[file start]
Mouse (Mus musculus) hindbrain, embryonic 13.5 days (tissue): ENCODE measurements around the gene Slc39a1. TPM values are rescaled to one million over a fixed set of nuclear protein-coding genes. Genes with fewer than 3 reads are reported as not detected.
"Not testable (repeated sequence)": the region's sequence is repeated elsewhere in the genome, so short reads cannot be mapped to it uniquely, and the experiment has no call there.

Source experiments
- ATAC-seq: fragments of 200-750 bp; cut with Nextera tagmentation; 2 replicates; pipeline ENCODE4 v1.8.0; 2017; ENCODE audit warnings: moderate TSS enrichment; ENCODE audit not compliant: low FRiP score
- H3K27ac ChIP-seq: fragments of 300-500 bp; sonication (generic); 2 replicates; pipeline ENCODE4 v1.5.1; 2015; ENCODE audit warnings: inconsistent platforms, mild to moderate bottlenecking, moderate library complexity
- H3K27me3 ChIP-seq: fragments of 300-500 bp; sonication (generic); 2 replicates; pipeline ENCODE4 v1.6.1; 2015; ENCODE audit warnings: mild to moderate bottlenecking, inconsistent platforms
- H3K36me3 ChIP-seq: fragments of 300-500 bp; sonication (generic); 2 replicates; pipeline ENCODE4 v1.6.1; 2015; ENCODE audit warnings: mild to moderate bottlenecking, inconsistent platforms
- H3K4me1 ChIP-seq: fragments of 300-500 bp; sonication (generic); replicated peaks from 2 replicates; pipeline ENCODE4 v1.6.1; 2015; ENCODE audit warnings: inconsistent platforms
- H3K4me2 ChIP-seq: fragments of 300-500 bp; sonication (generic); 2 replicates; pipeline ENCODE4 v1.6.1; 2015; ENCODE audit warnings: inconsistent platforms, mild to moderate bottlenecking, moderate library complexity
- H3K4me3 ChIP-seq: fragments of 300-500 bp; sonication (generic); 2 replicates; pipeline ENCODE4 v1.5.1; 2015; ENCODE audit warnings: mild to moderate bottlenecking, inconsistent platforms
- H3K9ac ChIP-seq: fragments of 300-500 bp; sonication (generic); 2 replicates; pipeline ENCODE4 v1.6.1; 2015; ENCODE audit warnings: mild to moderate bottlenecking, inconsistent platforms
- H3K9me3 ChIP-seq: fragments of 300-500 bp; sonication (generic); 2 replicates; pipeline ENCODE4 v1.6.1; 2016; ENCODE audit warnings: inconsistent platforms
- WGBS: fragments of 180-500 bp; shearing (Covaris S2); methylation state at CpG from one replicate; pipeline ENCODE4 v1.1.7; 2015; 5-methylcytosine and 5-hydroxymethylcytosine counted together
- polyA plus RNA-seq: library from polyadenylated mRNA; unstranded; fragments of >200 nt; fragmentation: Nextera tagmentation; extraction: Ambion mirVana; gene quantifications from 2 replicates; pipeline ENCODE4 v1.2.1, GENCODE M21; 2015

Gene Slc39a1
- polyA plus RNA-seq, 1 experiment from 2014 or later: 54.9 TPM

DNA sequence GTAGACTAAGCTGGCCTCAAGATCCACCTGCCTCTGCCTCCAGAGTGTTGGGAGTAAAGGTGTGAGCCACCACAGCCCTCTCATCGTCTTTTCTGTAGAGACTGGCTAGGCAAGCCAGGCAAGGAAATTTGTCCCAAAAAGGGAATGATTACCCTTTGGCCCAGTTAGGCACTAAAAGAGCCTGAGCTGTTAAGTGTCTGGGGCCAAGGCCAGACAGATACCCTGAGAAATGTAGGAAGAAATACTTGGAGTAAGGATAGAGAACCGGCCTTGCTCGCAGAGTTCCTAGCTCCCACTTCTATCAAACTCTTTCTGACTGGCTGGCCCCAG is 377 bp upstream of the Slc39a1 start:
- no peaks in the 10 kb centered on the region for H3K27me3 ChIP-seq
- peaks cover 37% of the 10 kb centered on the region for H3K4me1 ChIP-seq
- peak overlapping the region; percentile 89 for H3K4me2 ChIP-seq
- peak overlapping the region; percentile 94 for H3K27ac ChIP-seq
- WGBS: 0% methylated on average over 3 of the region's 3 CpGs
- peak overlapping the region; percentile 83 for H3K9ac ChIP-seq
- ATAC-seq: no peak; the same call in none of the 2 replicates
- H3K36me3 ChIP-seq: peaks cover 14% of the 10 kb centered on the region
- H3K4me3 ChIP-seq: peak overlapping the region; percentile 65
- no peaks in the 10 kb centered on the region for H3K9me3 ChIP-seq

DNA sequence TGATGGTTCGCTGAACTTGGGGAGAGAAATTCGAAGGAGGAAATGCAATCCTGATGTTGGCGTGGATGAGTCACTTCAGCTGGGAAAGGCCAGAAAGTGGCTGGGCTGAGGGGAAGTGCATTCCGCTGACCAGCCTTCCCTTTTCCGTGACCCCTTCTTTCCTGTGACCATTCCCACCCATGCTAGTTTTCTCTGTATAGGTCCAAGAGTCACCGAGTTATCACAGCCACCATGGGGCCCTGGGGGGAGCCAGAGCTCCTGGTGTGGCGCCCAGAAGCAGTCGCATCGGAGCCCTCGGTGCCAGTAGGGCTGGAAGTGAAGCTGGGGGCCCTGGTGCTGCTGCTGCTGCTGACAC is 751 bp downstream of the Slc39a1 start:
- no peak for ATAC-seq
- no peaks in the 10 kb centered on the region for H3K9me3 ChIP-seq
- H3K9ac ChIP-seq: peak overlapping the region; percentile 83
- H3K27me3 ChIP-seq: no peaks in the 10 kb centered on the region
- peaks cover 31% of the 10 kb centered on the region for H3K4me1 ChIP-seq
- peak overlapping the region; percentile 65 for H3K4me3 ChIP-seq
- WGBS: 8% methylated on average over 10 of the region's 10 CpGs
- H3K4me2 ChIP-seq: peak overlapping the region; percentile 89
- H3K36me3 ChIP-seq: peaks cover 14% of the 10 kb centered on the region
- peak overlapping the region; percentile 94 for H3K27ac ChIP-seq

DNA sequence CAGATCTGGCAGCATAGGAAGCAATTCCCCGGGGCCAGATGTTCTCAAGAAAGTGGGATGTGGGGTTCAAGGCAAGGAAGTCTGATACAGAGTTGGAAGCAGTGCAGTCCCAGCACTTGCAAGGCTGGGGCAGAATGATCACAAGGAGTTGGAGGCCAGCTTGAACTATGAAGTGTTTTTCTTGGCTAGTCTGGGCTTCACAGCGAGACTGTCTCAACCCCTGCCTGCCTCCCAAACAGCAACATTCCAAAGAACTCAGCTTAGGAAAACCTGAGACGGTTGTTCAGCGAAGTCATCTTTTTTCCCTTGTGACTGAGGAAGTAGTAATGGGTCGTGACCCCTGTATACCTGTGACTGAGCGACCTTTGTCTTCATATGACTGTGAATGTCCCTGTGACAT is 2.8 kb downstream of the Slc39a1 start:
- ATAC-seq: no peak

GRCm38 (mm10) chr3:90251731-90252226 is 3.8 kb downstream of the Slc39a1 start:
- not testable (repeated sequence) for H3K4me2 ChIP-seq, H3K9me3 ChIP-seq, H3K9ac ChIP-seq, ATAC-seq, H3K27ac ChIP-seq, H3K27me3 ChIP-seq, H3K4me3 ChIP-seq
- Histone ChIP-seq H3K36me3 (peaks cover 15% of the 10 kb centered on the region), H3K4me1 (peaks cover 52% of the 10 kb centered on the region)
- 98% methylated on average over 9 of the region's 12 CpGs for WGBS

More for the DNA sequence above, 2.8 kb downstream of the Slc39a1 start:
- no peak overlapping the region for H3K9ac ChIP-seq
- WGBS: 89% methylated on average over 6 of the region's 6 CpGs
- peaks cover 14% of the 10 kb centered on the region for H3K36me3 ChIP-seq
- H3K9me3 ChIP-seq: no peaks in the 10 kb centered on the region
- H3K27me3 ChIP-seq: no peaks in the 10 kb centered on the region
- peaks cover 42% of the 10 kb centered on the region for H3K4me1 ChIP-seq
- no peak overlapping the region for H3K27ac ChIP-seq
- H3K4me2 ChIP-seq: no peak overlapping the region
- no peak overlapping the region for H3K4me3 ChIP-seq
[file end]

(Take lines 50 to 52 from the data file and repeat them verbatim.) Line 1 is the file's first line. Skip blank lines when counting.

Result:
- H3K27me3 ChIP-seq: no peaks in the 10 kb centered on the region
- peaks cover 42% of the 10 kb centered on the region for H3K4me1 ChIP-seq
- no peak overlapping the region for H3K27ac ChIP-seq